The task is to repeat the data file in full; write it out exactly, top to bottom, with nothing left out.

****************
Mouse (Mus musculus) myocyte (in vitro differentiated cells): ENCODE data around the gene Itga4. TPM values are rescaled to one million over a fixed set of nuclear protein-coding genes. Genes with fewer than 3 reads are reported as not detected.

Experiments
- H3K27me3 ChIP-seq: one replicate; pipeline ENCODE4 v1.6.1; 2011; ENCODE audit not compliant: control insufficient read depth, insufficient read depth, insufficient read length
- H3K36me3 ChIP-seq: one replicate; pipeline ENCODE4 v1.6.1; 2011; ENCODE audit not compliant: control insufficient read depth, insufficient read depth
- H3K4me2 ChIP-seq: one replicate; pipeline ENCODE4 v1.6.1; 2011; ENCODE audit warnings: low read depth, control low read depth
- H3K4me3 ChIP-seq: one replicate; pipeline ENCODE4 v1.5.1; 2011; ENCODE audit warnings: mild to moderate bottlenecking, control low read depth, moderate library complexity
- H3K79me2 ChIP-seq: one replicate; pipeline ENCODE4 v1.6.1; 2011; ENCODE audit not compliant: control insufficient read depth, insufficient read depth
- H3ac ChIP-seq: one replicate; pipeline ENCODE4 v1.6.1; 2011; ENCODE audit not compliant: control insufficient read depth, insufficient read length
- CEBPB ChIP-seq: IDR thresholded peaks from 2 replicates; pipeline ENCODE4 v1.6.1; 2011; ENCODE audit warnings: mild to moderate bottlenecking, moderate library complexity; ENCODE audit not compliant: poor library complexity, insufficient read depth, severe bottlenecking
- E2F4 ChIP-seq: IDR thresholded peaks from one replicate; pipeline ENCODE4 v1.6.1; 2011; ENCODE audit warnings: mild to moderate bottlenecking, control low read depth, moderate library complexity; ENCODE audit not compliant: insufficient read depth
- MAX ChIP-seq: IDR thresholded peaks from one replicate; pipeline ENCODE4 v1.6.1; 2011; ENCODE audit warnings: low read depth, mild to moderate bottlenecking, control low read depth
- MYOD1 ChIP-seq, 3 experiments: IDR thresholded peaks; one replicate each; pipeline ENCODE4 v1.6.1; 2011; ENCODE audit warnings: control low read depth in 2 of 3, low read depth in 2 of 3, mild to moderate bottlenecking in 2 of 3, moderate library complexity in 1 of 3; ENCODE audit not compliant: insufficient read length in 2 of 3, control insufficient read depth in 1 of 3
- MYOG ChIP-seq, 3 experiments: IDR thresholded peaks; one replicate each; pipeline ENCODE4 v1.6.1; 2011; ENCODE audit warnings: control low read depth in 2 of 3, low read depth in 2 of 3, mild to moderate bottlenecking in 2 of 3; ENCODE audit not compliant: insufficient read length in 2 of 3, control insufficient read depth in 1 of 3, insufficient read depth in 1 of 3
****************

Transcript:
Mouse (Mus musculus) myocyte (in vitro differentiated cells): ENCODE data around the gene Itga4. TPM values are rescaled to one million over a fixed set of nuclear protein-coding genes. Genes with fewer than 3 reads are reported as not detected.

Experiments
- H3K27me3 ChIP-seq: one replicate; pipeline ENCODE4 v1.6.1; 2011; ENCODE audit not compliant: control insufficient read depth, insufficient read depth, insufficient read length
- H3K36me3 ChIP-seq: one replicate; pipeline ENCODE4 v1.6.1; 2011; ENCODE audit not compliant: control insufficient read depth, insufficient read depth
- H3K4me2 ChIP-seq: one replicate; pipeline ENCODE4 v1.6.1; 2011; ENCODE audit warnings: low read depth, control low read depth
- H3K4me3 ChIP-seq: one replicate; pipeline ENCODE4 v1.5.1; 2011; ENCODE audit warnings: mild to moderate bottlenecking, control low read depth, moderate library complexity
- H3K79me2 ChIP-seq: one replicate; pipeline ENCODE4 v1.6.1; 2011; ENCODE audit not compliant: control insufficient read depth, insufficient read depth
- H3ac ChIP-seq: one replicate; pipeline ENCODE4 v1.6.1; 2011; ENCODE audit not compliant: control insufficient read depth, insufficient read length
- CEBPB ChIP-seq: IDR thresholded peaks from 2 replicates; pipeline ENCODE4 v1.6.1; 2011; ENCODE audit warnings: mild to moderate bottlenecking, moderate library complexity; ENCODE audit not compliant: poor library complexity, insufficient read depth, severe bottlenecking
- E2F4 ChIP-seq: IDR thresholded peaks from one replicate; pipeline ENCODE4 v1.6.1; 2011; ENCODE audit warnings: mild to moderate bottlenecking, control low read depth, moderate library complexity; ENCODE audit not compliant: insufficient read depth
- MAX ChIP-seq: IDR thresholded peaks from one replicate; pipeline ENCODE4 v1.6.1; 2011; ENCODE audit warnings: low read depth, mild to moderate bottlenecking, control low read depth
- MYOD1 ChIP-seq, 3 experiments: IDR thresholded peaks; one replicate each; pipeline ENCODE4 v1.6.1; 2011; ENCODE audit warnings: control low read depth in 2 of 3, low read depth in 2 of 3, mild to moderate bottlenecking in 2 of 3, moderate library complexity in 1 of 3; ENCODE audit not compliant: insufficient read length in 2 of 3, control insufficient read depth in 1 of 3
- MYOG ChIP-seq, 3 experiments: IDR thresholded peaks; one replicate each; pipeline ENCODE4 v1.6.1; 2011; ENCODE audit warnings: control low read depth in 2 of 3, low read depth in 2 of 3, mild to moderate bottlenecking in 2 of 3; ENCODE audit not compliant: insufficient read length in 2 of 3, control insufficient read depth in 1 of 3, insufficient read depth in 1 of 3